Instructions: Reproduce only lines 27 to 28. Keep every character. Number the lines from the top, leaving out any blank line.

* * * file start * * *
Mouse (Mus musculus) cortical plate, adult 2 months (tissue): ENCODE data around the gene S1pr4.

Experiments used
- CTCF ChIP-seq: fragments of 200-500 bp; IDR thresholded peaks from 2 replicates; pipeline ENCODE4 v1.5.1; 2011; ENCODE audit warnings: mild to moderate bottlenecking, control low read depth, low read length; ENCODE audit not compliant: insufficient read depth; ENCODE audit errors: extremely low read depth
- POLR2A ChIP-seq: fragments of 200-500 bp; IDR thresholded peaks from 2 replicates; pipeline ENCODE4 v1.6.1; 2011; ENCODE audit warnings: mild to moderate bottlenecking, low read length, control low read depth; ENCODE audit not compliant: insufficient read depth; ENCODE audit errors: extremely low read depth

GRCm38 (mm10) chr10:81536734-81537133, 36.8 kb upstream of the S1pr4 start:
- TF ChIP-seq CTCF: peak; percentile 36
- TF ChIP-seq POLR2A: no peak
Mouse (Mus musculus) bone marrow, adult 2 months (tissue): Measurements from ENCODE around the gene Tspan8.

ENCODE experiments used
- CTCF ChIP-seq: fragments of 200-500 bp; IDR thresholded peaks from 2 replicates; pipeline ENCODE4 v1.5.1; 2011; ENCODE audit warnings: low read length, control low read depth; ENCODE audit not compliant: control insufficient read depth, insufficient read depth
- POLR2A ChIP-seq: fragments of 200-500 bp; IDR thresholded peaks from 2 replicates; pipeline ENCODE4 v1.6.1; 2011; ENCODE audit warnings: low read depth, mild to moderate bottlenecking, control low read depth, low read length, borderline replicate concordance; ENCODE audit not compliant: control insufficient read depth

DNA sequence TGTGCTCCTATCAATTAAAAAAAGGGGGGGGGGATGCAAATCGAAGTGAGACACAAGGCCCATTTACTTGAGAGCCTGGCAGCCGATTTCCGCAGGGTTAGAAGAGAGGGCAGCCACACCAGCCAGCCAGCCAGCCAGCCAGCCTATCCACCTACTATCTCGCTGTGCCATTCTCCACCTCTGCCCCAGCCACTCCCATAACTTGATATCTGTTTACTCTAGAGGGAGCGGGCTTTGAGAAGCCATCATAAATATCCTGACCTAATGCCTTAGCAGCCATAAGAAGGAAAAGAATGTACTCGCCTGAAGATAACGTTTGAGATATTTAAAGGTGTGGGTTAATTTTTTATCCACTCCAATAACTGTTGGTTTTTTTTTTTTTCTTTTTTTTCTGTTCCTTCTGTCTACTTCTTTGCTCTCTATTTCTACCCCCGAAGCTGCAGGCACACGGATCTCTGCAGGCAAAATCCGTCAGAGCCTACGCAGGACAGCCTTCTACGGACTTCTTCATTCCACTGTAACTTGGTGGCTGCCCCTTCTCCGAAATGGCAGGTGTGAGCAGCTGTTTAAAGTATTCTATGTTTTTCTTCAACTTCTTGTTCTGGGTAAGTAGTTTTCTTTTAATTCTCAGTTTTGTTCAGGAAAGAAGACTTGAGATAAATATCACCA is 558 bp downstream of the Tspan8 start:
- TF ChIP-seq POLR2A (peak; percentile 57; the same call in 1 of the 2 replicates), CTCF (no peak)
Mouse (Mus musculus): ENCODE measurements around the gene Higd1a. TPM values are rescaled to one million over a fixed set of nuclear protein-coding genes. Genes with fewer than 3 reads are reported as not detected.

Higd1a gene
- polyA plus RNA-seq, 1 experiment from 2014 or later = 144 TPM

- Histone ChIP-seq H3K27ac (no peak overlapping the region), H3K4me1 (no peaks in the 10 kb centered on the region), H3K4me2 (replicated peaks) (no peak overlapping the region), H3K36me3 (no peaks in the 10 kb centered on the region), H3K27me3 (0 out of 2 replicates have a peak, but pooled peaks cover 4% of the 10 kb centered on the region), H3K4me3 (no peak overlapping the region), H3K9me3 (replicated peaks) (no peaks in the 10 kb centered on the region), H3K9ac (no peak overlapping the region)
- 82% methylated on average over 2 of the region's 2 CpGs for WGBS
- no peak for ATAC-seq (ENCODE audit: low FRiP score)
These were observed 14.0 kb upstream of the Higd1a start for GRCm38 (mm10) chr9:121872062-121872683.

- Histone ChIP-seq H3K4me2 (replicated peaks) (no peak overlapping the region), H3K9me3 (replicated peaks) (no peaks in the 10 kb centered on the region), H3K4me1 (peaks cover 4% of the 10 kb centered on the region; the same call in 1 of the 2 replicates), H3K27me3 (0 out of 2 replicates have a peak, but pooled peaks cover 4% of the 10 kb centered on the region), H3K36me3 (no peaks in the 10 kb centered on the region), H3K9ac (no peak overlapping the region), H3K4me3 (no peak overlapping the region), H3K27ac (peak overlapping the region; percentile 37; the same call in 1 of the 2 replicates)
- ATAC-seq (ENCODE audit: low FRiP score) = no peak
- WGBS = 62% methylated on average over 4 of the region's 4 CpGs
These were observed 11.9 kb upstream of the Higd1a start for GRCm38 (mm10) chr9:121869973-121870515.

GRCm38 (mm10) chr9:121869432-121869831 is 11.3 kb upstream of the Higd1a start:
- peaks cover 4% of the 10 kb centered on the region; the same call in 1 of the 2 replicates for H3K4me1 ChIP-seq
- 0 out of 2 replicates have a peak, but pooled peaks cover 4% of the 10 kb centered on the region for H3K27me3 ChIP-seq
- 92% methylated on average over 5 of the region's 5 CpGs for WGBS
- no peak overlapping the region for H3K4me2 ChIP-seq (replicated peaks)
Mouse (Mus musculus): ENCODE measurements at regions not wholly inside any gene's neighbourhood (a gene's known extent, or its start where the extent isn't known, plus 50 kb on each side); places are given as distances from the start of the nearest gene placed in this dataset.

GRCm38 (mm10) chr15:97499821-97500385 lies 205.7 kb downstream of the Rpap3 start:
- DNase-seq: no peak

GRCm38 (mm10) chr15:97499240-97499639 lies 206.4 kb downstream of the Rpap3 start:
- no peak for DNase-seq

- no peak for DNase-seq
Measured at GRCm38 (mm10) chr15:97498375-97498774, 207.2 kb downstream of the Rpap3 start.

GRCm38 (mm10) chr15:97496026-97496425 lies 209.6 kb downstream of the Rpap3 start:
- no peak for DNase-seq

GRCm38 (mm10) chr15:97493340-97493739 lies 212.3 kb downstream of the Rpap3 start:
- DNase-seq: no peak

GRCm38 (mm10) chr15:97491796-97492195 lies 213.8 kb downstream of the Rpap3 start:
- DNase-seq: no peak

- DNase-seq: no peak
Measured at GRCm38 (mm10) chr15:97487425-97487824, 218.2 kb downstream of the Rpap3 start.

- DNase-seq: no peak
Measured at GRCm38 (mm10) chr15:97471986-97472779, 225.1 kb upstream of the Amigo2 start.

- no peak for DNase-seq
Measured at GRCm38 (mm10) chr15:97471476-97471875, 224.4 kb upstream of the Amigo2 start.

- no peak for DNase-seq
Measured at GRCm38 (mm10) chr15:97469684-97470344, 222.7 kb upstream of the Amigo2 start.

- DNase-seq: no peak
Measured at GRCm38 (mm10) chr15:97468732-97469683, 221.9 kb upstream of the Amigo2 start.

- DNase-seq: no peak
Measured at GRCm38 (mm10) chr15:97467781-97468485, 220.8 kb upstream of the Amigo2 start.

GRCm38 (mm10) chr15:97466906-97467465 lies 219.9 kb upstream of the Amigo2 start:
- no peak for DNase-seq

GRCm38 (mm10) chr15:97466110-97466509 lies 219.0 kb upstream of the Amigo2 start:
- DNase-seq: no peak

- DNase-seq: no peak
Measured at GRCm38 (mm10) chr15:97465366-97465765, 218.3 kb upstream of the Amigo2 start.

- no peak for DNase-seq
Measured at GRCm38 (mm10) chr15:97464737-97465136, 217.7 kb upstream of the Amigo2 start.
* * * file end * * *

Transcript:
- 0 out of 2 replicates have a peak, but pooled peaks cover 4% of the 10 kb centered on the region for H3K27me3 ChIP-seq
- 92% methylated on average over 5 of the region's 5 CpGs for WGBS